CONTENT PLANNING
STEP 4: CREATIVE BRIEF

CREATIVE BRIEF

Okay, so you know who you’re targeting, you know what you’ve got to work with and you know what you’re trying to achieve. Time for some rules.

Your Creative Brief is the document that sets the guidelines for anyone contributing to your content strategy. It should cover top-level stuff like your preferred writing style; subjects you want to cover and others you’d prefer to avoid; your policies for using images, video and embeds; and where your source material will come from.

You might also use your Creative Brief as a living document – something that gets updated on the fly with tips for contributors on what has been successful or mistakes to avoid repeating.

A good Creative Brief keeps everyone on-message, creating effective content across all channels.

What should my Creative Brief cover?

You can build an effective Creative Brief on a single page or you can write your own eBook. Either way, here are some good general pointers about what to include:

  • Preferred writing style: there’s more to content marketing than writing, but editorial is likely to play at least some part in your strategy. So, it’s important to set out your style and tone, supported with some examples;
  • Relevant topics and how to cover them: you obviously can’t know about every topic in advance, but whatever business you’re in there will be certain recurring themes that are relevant to your audience. Use your Creative Brief to identify these and set expectations for how you want them covered;
  • Keywords and target landing pages: to create really effective blog content these days you’ll need to do this on a per article basis, but your Creative Brief should still include priority keywords and target landing pages;
  • Editorial policies: the internet is a bit like the Wild West when it comes to respecting copyright, libel and other aspects of media law. Hold yourself to a higher standard by setting some rules for where you’ll get your source material and how you’ll treat other people’s content;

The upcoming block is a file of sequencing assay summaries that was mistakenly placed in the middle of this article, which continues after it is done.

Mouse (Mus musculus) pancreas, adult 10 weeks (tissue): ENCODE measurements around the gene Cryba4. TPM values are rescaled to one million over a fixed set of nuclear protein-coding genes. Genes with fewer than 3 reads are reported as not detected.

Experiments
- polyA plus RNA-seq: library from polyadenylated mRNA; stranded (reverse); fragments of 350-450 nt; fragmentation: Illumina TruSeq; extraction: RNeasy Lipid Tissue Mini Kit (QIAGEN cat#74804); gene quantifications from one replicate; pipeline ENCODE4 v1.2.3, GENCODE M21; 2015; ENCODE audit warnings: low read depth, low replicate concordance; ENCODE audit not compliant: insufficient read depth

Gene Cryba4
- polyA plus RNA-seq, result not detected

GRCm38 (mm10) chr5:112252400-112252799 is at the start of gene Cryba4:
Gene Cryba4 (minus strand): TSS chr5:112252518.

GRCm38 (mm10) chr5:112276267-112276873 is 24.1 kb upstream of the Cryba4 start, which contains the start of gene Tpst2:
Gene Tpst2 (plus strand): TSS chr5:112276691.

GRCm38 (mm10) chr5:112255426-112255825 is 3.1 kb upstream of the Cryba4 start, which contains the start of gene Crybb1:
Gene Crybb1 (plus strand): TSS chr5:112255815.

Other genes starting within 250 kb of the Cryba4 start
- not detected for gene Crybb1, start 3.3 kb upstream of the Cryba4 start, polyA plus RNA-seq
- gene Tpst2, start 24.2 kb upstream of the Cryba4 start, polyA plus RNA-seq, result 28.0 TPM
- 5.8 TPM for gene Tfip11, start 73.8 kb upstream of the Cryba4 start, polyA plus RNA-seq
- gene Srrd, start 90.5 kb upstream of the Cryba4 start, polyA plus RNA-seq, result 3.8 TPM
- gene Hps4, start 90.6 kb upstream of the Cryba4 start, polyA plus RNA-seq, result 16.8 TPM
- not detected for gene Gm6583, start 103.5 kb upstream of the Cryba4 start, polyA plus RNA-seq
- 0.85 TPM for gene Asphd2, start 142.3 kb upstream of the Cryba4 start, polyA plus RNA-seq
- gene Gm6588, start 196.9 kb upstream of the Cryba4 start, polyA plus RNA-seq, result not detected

• Brand guidelines: like your editorial policies this could be a whole separate document, but if you don’t want to go that far you should at least address issues like your colour palette, your company font and how you want your logo used

What do I do with my Creative Brief once it’s written?

One problem you’ll find is that you’ll want to keep amending and adding to your Creative Brief. As you learn more about what works or you come up with new ideas for your content marketing strategy you’ll want it to adapt.

You have two options here: the first is to keep edit access to your Creative Brief high-level and trust the people using it to make good decisions themselves. If you’re aiming for a one-pager, this is the option for you. Option two is to make your Creative Brief a much more comprehensive, living document that you will regularly update.

Like most things it will be a lot easier if you decide which option you want from the outset.